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Joe Boozell | | August 10, 2016

Which college basketball system do you belong in?

  London Perrantes and the Cavaliers are as old-school as they come in college hoops.

Not all basketball attributes are created equal.

For every rim-protecting post player, there is a point guard with cat-like quickness and superb court vision. For every long-range marksman, there is a slasher who is unstoppable in the paint.

One of the reasons why college basketball is so beautiful is because it encourages different styles of play. Tony Bennett’s Virginia Cavaliers couldn’t resemble a program less than Roy Williams’ North Carolina Tar Heels, and yet, they were the two best programs in the ACC last season.

With that in mind, let’s play a game. It’s called, “If I was a (x), I would want to play at (x).” Doesn’t exactly roll of the tongue, but you get the idea. Let’s get started.

“If I was a pass-first point guard, I would want to play at Kentucky.”

Why? Because my teammates would make me look good. The talent is rarely the same on a yearly basis, but Kentucky is always loaded on the wing and in the frontcourt. In other words, Lexington is a point guard-friendly environment.

It’s also difficult to remember the last time the Wildcats lacked a quality floor general. John Calipari has coached Tyler Ulis, John Wall, Brandon Knight and Eric Bledsoe in the past several seasons, and for better or worse, he’ll put the ball in his point guard’s hands and allow him to create.

If your greatest joy in playing basketball is setting up others, what more could you ask for?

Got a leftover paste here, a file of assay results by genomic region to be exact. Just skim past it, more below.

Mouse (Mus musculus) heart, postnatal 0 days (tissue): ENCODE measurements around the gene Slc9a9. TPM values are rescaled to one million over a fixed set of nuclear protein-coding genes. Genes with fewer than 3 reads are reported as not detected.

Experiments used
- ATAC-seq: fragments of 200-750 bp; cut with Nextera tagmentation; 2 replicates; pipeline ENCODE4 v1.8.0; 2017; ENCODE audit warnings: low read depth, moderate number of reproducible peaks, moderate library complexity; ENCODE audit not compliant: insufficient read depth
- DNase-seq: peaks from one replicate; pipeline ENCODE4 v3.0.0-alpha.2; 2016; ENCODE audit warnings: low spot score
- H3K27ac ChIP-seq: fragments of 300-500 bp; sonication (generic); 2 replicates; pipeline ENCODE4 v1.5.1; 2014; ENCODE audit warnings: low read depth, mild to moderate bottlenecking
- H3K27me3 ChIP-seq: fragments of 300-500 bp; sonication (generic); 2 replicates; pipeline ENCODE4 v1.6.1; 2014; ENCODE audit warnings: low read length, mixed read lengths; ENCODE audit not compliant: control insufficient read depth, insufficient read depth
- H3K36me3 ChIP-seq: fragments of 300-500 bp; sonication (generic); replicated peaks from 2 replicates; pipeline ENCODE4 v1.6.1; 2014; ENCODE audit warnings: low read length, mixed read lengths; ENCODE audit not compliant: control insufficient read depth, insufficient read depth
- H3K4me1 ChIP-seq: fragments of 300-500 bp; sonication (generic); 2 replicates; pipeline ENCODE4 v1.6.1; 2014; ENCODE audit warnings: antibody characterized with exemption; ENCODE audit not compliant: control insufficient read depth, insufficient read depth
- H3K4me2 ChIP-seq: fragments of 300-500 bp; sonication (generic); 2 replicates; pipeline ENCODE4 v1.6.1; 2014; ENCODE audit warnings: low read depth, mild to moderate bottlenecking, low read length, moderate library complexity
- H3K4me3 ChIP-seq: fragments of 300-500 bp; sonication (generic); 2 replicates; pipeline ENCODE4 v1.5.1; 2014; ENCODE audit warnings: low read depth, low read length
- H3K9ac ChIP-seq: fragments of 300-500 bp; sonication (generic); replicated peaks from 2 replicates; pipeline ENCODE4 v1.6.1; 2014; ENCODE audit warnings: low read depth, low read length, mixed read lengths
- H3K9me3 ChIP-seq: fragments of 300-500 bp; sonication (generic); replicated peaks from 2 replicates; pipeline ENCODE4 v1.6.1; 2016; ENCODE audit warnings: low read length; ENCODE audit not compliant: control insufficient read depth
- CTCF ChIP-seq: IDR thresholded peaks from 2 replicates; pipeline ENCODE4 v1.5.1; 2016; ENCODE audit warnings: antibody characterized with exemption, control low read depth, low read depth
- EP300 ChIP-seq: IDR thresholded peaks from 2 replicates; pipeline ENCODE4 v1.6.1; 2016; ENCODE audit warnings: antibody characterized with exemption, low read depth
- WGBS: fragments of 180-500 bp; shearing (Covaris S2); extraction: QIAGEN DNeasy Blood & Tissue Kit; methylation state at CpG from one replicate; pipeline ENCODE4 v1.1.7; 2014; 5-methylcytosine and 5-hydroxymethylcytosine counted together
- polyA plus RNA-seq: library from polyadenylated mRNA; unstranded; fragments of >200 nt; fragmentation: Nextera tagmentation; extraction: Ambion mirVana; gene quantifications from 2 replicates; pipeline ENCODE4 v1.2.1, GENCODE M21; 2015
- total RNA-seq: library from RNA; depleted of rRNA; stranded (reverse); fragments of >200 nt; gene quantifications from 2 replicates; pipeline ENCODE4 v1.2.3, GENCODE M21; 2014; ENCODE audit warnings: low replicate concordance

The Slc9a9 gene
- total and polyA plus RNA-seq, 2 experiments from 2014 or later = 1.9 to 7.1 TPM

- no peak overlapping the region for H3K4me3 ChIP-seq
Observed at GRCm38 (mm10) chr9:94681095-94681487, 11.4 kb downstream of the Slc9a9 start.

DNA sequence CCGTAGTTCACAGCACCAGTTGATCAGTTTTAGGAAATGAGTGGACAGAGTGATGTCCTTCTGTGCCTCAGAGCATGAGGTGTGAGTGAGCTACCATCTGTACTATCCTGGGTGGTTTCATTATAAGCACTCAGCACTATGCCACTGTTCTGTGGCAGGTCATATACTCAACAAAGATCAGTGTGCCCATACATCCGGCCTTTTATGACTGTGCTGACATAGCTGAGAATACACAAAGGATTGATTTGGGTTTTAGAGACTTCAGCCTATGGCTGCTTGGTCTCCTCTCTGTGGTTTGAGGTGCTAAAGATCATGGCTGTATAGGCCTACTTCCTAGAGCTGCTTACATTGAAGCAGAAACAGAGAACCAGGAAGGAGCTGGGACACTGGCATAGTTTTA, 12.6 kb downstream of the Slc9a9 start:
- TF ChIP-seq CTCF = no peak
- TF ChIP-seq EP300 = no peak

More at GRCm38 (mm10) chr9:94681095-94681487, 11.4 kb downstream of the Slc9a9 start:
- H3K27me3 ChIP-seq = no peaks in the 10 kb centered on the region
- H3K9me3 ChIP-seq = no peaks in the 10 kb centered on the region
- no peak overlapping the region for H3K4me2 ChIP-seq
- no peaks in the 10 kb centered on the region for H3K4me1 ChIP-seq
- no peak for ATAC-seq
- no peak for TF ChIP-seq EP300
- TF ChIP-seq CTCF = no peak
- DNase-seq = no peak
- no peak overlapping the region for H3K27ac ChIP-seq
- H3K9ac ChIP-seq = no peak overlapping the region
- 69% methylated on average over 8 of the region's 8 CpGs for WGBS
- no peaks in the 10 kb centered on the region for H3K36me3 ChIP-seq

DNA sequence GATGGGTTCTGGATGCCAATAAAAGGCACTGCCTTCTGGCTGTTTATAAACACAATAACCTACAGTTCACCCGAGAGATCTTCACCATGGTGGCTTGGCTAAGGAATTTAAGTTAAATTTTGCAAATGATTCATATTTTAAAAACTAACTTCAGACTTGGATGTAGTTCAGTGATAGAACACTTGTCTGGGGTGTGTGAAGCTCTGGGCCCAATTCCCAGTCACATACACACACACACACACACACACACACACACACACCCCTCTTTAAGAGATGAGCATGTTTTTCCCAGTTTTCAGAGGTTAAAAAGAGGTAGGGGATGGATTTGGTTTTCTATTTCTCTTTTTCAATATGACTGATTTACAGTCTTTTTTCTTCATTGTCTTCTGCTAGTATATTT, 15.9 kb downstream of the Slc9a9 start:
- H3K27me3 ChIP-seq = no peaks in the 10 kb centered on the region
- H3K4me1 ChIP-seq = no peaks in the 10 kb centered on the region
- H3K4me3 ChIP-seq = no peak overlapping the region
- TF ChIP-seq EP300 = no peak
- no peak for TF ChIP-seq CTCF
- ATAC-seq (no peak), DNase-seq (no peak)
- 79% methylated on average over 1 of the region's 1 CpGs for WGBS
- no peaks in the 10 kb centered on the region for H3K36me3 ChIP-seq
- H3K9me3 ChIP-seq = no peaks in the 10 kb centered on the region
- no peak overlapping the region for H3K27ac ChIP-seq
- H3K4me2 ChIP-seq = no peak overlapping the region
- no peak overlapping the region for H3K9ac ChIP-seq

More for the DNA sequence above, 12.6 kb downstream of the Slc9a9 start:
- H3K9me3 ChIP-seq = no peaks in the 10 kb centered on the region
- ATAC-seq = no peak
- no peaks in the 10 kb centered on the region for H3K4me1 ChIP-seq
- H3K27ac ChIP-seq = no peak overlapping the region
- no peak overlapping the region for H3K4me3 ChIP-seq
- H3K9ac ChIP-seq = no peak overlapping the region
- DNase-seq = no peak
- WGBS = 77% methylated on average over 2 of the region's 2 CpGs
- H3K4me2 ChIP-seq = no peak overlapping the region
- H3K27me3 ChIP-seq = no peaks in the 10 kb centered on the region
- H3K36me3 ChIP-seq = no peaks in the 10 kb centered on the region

“If I was a 3-point shooter, I would want to play at Villanova.”

The Wildcats were often criticized for their tendency to settle for 3’s last season, but who’s laughing now? 42.6 percent of Villanova’s shots came from 3-point range last season, and despite catching fire in the NCAA tournament, they ranked outside of the top 100 among Division I teams in 3-point percentage.

Take a look at the past few seasons, and you’ll notice Villanova was actually shy from distance last season. By its own standards, anyway. Villanova launched the 22nd most 3’s in the country in 2014-15 and the seventh highest total in 2013-14; both of those figures were higher than their total last season.

RELATED: Does Villanova have what it takes to repeat?

Jay Wright knows a hot 3-point shooting team is virtually unguardable. His 2016 national champions proved him right. If I’m a 3-point shooting fiend, I’m taking a hard look at Villanova.

“If I was a perimeter defensive stopper, I would want to play at West Virginia.”

Lace those shoes tight, because Bob Huggins will work you hard. But for good reason.

‘Press Virginia’ is like no other college basketball system. The Mountaineers defend 94 feet on virtually every possession, and although this is an an unofficial statistic, WVU likely leads the nation in ‘opposing point guards rattled.’

In the past two seasons, West Virginia ranked first in the country in steal percentage. That is an official statistic. Huggins recruits tenacious, scrappy athletes who always seem to think the game a step or two ahead of everyone else. For a defensive ace, there is no better system in the sport.